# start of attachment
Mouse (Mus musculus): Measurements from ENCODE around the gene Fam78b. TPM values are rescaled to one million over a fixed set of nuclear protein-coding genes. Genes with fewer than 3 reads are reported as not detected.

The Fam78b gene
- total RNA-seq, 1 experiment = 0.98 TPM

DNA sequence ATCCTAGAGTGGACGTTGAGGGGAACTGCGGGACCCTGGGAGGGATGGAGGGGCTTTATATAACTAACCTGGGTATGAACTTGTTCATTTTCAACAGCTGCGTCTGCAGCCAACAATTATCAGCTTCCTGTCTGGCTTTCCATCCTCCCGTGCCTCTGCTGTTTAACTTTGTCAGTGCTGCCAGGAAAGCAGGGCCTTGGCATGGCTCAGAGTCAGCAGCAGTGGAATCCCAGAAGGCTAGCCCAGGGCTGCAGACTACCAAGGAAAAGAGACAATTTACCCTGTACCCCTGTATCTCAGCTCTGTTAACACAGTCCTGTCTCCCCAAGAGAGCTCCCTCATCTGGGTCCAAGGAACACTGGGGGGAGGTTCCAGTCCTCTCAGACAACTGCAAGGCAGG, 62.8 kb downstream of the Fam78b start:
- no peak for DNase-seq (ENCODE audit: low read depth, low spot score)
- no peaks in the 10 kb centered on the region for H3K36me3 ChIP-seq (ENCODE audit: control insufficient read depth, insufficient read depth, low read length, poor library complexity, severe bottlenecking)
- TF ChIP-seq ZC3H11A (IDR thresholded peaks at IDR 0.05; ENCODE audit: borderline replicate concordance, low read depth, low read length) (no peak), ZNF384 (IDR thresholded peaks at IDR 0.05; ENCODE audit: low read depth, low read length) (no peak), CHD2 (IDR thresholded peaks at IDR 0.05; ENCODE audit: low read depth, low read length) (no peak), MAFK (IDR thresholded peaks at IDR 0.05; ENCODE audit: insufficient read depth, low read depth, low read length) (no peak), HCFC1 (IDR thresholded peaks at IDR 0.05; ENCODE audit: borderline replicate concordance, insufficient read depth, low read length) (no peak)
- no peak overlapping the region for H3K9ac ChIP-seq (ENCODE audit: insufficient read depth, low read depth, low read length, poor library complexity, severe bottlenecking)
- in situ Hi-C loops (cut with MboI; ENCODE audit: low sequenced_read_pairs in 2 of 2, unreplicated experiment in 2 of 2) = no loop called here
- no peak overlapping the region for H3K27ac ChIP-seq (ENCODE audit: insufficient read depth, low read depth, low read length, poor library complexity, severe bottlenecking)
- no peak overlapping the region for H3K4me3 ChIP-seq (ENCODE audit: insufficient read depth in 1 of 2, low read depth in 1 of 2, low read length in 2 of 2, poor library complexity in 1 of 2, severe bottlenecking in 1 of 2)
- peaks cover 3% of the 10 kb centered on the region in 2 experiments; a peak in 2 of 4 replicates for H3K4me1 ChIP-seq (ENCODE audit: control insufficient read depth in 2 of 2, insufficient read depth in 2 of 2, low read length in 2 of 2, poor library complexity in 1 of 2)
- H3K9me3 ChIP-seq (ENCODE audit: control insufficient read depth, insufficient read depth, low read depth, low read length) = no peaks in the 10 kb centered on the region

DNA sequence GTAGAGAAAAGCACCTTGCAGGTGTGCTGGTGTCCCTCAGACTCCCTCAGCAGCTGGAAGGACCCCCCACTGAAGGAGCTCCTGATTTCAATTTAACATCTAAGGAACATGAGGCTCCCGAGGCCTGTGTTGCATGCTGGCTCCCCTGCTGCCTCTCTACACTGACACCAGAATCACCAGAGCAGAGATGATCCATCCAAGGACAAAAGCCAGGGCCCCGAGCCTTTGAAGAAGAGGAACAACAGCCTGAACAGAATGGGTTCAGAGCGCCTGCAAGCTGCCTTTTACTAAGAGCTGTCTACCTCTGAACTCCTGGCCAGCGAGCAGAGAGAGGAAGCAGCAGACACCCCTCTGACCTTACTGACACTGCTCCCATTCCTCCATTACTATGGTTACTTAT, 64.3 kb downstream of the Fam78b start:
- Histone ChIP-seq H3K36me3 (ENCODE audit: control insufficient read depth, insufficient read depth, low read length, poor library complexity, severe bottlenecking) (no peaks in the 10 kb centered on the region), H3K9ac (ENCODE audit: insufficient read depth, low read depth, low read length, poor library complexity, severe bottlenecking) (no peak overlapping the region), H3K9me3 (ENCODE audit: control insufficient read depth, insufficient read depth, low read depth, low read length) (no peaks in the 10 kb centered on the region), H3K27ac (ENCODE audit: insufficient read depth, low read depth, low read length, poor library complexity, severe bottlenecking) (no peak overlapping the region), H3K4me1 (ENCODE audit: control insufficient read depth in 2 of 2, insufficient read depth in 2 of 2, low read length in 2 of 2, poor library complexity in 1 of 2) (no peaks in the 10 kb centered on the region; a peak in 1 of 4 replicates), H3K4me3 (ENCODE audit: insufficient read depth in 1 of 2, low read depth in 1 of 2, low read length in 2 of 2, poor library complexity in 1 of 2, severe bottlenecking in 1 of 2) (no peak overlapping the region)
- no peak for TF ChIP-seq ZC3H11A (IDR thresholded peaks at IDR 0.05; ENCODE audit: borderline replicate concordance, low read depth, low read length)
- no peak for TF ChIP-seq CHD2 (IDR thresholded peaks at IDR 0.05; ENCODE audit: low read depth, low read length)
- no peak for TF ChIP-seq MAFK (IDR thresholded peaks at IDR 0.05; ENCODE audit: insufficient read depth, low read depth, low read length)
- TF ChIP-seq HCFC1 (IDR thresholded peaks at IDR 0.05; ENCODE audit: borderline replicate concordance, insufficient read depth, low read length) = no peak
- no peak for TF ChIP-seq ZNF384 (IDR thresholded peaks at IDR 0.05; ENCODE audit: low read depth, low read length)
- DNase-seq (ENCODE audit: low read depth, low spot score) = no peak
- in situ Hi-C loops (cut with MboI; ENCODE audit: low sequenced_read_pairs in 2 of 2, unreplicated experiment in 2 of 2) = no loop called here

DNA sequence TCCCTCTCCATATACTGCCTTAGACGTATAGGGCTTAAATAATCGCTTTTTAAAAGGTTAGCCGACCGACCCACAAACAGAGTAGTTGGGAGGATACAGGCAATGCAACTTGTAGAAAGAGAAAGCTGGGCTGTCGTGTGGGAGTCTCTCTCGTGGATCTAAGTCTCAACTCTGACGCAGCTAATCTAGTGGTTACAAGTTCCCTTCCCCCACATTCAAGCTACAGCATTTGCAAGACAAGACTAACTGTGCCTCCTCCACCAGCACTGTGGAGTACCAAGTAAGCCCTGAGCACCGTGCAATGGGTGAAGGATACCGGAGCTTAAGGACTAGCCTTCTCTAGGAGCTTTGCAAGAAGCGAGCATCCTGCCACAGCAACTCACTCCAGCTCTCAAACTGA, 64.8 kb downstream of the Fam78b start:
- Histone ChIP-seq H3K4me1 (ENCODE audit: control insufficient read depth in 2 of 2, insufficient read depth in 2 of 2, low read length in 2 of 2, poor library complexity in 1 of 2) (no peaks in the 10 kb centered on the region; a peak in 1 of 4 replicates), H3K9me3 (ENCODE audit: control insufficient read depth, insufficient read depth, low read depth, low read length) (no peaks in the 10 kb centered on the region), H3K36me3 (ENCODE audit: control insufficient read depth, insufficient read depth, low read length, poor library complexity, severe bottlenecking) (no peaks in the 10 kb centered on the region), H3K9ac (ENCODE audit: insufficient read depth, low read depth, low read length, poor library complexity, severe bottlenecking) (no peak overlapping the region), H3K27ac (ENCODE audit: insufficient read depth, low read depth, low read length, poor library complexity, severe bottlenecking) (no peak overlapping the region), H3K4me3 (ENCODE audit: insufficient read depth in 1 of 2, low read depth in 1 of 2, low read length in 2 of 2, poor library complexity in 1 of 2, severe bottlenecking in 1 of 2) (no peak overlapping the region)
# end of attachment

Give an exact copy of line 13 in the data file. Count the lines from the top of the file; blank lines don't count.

- H3K9me3 ChIP-seq (ENCODE audit: control insufficient read depth, insufficient read depth, low read depth, low read length) = no peaks in the 10 kb centered on the region